This rule was advertised by the finance industry since mid-90s, when a paper had been circulated stating that withdrawing 4 per cent from your portfolio a year will make it last for at least thirty years.
Before we look into the background and underlying assumptions lets have look at the 30 years of retirement. This is particularly important to note that healthy working life expectancy at the age of 50 years is on average 9.5 years for men and 8.5 years for women. This means that the healthy working life expectancy at age 50 years in the USA and the UK is below the remaining years to State Pension age. So out of the average life expectancy of 80 years old, last twenty are in poor health, where people are unable to enjoy the life.
Additionally, the writer asserts that the lower exposure to stocks will not provide enough growth. On the other hand, if you put more than 50% of your financial independence nest egg into stocks, higher exposure will leave you less fortunate. There were some periods where early equity market collapses resulted in huge losses having to be realised in order to generate the required drawdown, and the remaining assets failed to last 30 years.
Of course, the financial press is aiming to twist this, by claiming that: “when you retire is important. If markets have just gone pop, or inflation is raging, then you may be in trouble.” This is false, as you cannot predict the future and 30 years is a reasonable retirement time.
My nest egg is currently one hundred percent in shares. I think when I reach 50/50 or 75/25 asset allocation using just additional savings, I am financially independent. Essentially this will be $1.2 million in the current money. I think by the time this happens the house will be paid off and the kids are out of the house. $36K a year before taxes will be able to cover the expenses.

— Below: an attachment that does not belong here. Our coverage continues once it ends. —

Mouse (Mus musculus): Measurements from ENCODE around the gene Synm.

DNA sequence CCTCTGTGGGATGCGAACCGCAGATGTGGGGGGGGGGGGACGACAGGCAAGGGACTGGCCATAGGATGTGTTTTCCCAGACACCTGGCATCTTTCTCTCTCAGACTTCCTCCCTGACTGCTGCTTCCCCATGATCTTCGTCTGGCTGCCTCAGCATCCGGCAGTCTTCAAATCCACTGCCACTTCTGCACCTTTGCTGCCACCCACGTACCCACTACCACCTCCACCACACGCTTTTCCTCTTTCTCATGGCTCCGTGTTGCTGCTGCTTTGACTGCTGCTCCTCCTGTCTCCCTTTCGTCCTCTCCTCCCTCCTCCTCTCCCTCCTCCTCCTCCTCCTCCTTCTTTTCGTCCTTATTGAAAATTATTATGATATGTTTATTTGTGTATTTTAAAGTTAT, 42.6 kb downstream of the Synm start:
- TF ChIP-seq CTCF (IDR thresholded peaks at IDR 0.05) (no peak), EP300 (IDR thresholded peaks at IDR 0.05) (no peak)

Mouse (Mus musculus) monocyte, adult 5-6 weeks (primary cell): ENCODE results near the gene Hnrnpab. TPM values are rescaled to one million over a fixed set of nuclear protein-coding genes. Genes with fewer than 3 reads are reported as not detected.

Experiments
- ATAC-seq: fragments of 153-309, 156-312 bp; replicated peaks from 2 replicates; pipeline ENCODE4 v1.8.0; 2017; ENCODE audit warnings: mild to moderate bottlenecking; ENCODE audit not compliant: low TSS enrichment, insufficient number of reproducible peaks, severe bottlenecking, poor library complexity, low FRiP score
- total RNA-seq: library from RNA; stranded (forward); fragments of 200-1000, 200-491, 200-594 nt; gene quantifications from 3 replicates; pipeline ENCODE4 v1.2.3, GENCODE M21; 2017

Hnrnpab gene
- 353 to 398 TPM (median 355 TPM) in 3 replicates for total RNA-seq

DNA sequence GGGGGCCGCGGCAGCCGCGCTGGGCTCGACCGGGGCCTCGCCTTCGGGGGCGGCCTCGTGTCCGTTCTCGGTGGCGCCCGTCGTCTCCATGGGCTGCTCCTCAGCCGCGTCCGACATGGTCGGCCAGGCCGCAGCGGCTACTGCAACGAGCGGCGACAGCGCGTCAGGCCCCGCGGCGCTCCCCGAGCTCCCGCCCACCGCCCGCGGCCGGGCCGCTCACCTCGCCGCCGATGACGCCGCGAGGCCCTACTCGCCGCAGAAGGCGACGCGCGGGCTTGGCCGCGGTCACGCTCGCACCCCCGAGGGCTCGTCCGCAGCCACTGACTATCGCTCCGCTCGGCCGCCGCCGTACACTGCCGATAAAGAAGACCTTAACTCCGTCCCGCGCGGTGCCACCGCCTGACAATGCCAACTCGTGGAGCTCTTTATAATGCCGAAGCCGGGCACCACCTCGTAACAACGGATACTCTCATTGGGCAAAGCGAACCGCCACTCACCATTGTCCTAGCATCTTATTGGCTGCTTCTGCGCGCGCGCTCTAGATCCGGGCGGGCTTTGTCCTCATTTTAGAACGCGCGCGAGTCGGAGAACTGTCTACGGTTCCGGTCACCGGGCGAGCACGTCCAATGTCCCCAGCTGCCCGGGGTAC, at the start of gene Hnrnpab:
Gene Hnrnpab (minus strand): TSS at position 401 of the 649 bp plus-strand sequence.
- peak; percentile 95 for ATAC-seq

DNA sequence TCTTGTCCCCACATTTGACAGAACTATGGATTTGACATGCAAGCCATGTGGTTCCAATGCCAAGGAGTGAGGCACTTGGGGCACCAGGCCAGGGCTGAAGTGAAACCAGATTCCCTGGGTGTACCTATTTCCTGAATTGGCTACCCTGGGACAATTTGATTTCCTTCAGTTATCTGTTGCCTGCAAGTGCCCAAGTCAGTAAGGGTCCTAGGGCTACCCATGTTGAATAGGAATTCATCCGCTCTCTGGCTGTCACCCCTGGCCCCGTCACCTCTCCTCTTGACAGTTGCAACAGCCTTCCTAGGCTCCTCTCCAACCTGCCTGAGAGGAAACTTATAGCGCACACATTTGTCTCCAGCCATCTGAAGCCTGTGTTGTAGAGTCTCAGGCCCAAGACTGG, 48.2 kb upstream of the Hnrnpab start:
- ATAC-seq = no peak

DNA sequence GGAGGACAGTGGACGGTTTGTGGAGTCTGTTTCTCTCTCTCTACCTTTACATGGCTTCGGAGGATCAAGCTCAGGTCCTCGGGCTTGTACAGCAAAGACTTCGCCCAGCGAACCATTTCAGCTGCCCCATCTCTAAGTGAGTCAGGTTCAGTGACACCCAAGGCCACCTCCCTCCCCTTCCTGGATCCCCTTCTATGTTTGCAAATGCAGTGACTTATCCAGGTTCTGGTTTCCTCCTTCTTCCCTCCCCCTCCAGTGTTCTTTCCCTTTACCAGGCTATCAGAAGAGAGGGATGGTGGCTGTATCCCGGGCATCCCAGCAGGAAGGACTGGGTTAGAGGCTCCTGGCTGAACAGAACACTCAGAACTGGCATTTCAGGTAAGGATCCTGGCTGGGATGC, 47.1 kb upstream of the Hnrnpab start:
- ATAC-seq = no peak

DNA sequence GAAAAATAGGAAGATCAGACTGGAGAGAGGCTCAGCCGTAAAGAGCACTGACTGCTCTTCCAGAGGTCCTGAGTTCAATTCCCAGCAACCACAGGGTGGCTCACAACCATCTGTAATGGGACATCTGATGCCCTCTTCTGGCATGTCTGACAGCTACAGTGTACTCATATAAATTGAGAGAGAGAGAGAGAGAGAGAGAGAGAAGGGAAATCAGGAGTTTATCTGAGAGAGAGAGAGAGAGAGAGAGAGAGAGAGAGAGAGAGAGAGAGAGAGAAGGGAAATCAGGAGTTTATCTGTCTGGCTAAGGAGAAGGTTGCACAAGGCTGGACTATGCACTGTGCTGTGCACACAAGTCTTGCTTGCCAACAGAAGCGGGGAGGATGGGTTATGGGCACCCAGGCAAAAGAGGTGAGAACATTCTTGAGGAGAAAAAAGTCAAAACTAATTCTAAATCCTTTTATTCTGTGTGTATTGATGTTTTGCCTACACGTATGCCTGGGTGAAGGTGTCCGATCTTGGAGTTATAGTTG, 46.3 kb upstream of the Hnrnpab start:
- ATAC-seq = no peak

However, my view is that four percent rule is no longer
relevant. Four percent above inflation returns is in the past. Last decade or
more it is more like three percent. Furthermore, if the planning period is any other
than 30 years, the four percent rule should not be used. Three percent is more realistic.
While I was on the subject, I compared the pension benefits for the various people in the English society. I guess this will be very similar in all “developed” countries.
Pension benefits for different type of salaried employees:
- An average Joe. In the UK to buy a guaranteed pension (annuity) of $1,000 a year you need to have $20,000 in your pension savings. A twelve years ago it was just $13,000 to buy the same pension. Government in the UK mandates that everybody has to participate in a pension scheme. You and your employer contribute. If you earn $103,000 a year you will get $8,000 a year contribution with the UK auto-enrollment pension. This will buy you $400 of pension a year.
- Government official. If you work as an elected official (member of the parliament) your base pay is $103,000 a year and for every year of service s/he gets $2,600 of guaranteed pension if contributes $12,000 a year from the salary. This is excellent deal, as for a citizen the ratio is 1:20, for public servants the ratio is 1:5.
- Chief Administrator. If you are a CEO, its even better, as frequently their pension contribution is 100% of their base salary. What this means is that is CEO salary is $103,000 a year s/he gets $5,000 of a guaranteed pension. Without adding anything out of the pocket!
Pension benefits for different salaried employees, earning $103,000 a year:Even if the Joe contributed $12,000 he would get $600 in his pension. If you double it (assuming compounding interest with time) it is still only $1,200. But of course, the average Joe will never get $103 K a year and CEO base salary 10 times more (so is the pension). This is for one year of service.
Fun fact: In Australia, where the government has allowed members early access to their pension superannuation funds, the result has seen some 600,000 people — most of them under 35 — wiped out their savings altogether.
The governments around the world prevent people to invest their pension into what the governments classify as “ultra-high risk”. This prevents the capital outflow from the failing economies, enabling people to earn higher returns. At the same time in the US and the UK, the governments allowed employers to stop contributions to pension schemes, making the poor people even poorer.